The likely impact of the Legal Services Act (LSA) and the possibility of a US equivalent was high on the agenda at the Legal Leaders Forum earlier this month (3-4 April).
The two-day San Francisco forum was organised jointly by Orrick Herrington & Sutcliffe and consultancy firm Hildebrandt. The event brought together CEOs and managing partners from US and UK firms to discuss key issues in the legal market.
UK firms present included DLA Piper, whose joint CEO Nigel Knowles joined Travers Smith managing partner Chris Carroll on a panel discussion on the LSA with Dechert managing partner Bart Winokur.
Hildebrandt chairman Brad Hildebrandt says: "I think most US lawyers are interested in knowing exactly how the act will really impact law firms in the UK. From the panel discussion it seems that the opportunities of external capital to be invested is not really appealing for larger firms."
Hildebrandt adds that while smaller firms with aggressive growth aspirations may benefit from an LSA equivalent in the US, the regulatory regime would place major constraints on its development.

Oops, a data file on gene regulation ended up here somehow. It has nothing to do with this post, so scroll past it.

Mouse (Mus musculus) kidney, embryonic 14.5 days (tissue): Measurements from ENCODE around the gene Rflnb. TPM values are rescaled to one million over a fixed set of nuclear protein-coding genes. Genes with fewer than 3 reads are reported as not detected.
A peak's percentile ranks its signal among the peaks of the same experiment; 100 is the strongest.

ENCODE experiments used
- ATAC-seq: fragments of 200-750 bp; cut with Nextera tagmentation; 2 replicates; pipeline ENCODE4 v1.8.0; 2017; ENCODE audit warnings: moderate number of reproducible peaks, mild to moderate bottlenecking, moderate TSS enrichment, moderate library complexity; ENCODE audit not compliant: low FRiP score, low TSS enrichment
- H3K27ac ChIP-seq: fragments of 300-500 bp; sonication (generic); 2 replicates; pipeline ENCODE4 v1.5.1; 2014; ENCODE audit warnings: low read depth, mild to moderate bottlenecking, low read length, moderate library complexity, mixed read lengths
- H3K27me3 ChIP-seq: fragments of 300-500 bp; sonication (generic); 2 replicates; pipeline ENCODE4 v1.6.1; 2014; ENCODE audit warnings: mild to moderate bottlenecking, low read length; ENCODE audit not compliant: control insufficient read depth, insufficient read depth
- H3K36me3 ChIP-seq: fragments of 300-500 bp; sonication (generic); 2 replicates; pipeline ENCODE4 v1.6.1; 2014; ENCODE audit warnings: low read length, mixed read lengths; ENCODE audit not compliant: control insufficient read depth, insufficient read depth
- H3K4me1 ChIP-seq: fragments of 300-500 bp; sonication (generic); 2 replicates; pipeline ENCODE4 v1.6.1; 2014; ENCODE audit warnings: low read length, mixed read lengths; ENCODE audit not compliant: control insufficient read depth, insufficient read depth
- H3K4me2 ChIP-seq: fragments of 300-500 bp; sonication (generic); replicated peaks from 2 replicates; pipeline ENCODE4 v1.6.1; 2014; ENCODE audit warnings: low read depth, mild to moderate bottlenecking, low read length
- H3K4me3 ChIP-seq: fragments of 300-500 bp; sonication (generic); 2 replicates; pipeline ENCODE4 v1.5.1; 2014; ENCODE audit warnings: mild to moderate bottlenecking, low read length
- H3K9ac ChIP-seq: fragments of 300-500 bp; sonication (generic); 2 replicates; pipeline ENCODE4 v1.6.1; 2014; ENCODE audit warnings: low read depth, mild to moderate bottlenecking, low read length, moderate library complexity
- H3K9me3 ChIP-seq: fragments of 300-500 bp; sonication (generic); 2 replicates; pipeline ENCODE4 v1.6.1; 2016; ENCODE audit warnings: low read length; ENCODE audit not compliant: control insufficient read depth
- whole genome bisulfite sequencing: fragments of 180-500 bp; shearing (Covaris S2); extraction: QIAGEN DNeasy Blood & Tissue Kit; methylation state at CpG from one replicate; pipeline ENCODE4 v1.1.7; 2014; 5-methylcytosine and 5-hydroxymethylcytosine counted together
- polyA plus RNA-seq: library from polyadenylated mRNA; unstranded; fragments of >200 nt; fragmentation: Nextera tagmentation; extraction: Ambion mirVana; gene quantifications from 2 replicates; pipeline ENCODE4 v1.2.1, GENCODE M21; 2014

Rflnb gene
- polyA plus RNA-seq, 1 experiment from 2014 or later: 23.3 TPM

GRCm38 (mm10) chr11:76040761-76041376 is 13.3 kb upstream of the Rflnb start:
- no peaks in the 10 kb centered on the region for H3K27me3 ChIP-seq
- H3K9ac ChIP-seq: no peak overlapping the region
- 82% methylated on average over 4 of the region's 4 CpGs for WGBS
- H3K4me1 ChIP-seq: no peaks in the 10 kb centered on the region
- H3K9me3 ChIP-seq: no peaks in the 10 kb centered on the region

"Each state would be required to approve any such act. Not only would this take an extremely long time, but it would be quite unlikely to be approved in all states," he says.
The LSA has sparked debate in the UK about the challenges and benefits of firms issuing IPOs and private equity houses and financial institutions investing directly into law firms.
Last month private equity fund Lyceum Capital set up a dedicated committee to explore opportunities of investment into law firms when the LSA comes into effect in 2011.
"It's understandable that US lawyers don't really see the use of the Legal Services Act," says Carroll. "There's the argument that it's more suitable for firms with merger aspirations, but there is the point that there have been many law firm mergers in the past without this in place.